Calabrian pine (Pinus brutia) is closely related to Aleppo pine (Pinus halepensis). It is of East Mediterranean origin, primarily in Turkey and far Eastern Greece, secondarily in the Crimea, Caucasus coast, Azerbaijan, Iraq, Syria, Lebanon, Crete and Cyprus. It is also found in the Italian province of Calabria (in Roman times: Brutia), but was probably imported there. Calabrian pine is planted widely in Israel. Spontaneous hybrids with Aleppo pine can be found in places where the two species grow next to one another.

Pinus brutia is a coastal tree and is a drought resistant pine that withstands more aridity and poor soils than most timber species growing in Mediterranean climate. Although it requires mild winters, some of its provenances can grow successfully, out of its natural habitat, on sites of drier and cooler climate. Besides its good performance on poor sites, as a hardy species, it also has considerably faster growth rate on good sites. The species grows from sea level to the elevation of 1,300 m. The species is hardy and highly adaptable to various types of soils.
Pinus brutia is a medium size tree to 27-35 m, with a usually open crown of irregular branches. The annual growth of this species consists in one or more flushes, the number of which varies from one to six.
The bark on the lower trunk is thick, scaly, fissured, patterned red-brown and buff, and thin, flaky and orange-red higher in the crown. The shoots are slender, 3-7 mm thick, grey-buff, and rough. The winter buds are ovoid-acute, with red-brown scales with long free tips revolute and fringed with white hairs. The adult needle like leaves 10-18 cm long are retained for 1.5-2.5 years. They appear in fascicles of two with a persistent 1-1.5 cm sheath. They are bright green to yellow-green, slender, about 1mm thick, with serrulate margins, fine lines of stomata on both faces, and several marginal resin canals. The juvenile leaves are glaucous, 1.5-4 cm long, and continue to be grown for 2-4 years, mixed with the first adult foliage produced from 9 months from seed.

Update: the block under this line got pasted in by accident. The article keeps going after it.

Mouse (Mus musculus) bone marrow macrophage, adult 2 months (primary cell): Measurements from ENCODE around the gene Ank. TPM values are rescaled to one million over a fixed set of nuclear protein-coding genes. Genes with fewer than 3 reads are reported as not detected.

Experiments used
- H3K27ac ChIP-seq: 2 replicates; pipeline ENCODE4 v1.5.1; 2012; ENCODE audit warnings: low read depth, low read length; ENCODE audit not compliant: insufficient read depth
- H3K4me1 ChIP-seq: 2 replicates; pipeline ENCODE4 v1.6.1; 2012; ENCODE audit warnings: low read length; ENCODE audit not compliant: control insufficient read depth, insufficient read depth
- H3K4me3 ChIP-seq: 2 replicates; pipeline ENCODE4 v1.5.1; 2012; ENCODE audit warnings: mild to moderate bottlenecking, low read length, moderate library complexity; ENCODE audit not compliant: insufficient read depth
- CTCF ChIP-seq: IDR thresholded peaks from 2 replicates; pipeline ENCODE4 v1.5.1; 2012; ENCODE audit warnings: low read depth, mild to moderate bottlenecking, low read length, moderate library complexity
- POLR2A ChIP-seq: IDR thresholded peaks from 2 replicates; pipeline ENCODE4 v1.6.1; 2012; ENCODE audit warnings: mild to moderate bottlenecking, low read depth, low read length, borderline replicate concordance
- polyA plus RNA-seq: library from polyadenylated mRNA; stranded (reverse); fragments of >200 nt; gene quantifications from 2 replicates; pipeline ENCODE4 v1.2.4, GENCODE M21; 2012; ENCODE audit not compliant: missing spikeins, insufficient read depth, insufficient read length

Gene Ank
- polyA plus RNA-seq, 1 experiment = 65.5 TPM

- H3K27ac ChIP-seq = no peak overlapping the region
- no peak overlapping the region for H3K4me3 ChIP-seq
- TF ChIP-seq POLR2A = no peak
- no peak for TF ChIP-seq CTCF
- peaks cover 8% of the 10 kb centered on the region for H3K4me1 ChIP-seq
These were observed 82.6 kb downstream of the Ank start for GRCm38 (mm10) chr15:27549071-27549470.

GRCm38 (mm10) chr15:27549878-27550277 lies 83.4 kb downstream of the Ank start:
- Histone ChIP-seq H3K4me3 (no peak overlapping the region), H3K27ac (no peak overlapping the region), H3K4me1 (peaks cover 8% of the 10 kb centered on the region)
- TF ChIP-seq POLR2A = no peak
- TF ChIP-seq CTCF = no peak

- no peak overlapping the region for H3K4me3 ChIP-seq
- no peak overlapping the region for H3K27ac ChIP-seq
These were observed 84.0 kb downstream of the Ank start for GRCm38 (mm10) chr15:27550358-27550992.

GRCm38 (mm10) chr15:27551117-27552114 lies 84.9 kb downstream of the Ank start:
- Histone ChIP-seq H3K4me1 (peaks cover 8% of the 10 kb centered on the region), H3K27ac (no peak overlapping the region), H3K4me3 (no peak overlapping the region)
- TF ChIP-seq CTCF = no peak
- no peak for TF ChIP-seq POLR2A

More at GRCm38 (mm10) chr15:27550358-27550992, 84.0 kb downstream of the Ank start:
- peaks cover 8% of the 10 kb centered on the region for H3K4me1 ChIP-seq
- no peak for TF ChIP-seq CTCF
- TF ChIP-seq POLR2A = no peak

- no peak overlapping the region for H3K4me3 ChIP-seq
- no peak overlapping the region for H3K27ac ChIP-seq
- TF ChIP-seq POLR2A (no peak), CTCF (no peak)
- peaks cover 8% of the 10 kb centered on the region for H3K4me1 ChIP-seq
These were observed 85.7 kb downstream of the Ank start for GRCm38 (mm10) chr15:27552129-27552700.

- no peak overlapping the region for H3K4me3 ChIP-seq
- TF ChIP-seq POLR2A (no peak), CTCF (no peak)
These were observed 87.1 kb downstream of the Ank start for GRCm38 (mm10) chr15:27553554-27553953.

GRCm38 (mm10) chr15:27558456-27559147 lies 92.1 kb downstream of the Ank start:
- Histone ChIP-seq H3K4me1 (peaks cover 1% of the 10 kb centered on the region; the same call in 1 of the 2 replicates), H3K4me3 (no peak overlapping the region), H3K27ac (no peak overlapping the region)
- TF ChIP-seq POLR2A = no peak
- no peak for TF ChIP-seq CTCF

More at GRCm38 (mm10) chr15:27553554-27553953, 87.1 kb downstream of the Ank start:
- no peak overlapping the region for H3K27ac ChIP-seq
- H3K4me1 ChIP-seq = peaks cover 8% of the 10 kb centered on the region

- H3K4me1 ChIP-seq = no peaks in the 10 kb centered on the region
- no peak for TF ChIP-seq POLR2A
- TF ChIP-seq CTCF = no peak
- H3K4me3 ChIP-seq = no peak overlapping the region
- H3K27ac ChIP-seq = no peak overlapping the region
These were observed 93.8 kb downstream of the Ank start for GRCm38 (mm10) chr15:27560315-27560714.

Pinus brutia seedlings start bearing male and famale flowers when 4-5 years old. Male and female flowers are found on same general branch but usually on different shoots. It is possible to observe that some trees bear only male or female flowers. The male flowers become visible at the mid of January, as clusters of yellow stamens, set in groups on leafy twigs. Pollen shedding usually begins at the first half of March and ends at the last half of May.
Pistillate flowers can be born at the tip of new shoots or they can be in lateral position on shoots. They form ovoid strobili in redish-brown color. After fertilization, they only develop into small green, nut-like as immature cones, during the first year. During their second year they expand rapidly and reach full size 2.2 to 12.5 cm long and get matured at the end of year. The maturity of cones is reached in March of their third year.
The cones are erect to forward pointing on short stout stalks, symmetrical, situated perpendicular to the branch, unlike the cones of Pinus halepensis which grow on a short bending stalk that forms an acute angle with the branch. The cones open the same summer or 1-2 years later, to 5-8 cm broad, though the seeds are often not shed till winter rain softens the scales. The scales are short, broad, thick, woody, and very stiff. The seeds are grey-brown, 7-8 × 5mm with a broad, auricled 15-20 × 10 mm wing, yellow-buff streaked darker brown.
The optimum germination temperature for red pine is 25C, the seeds are very sensitive to lower temperatures from 15C but less sensitive to higher temperatures from 30C-35C. The optimum moisture for germination is 70 percent.

Known as 'pitys' to the ancient Greeks, this is the most important forest tree in the north-eastern Mediterranean area. A sap-sucking insect Marchalina hellenica produces large amounts of honey-dew, harvested by honeybees and sold as 'pine honey'. Pinus brutia was planted outside its native range in Greece from early times for this harvest.

Written by Amram Eshel



 
Pinus brutia
Photo: Sara Gold 12-2010 © All right reserved.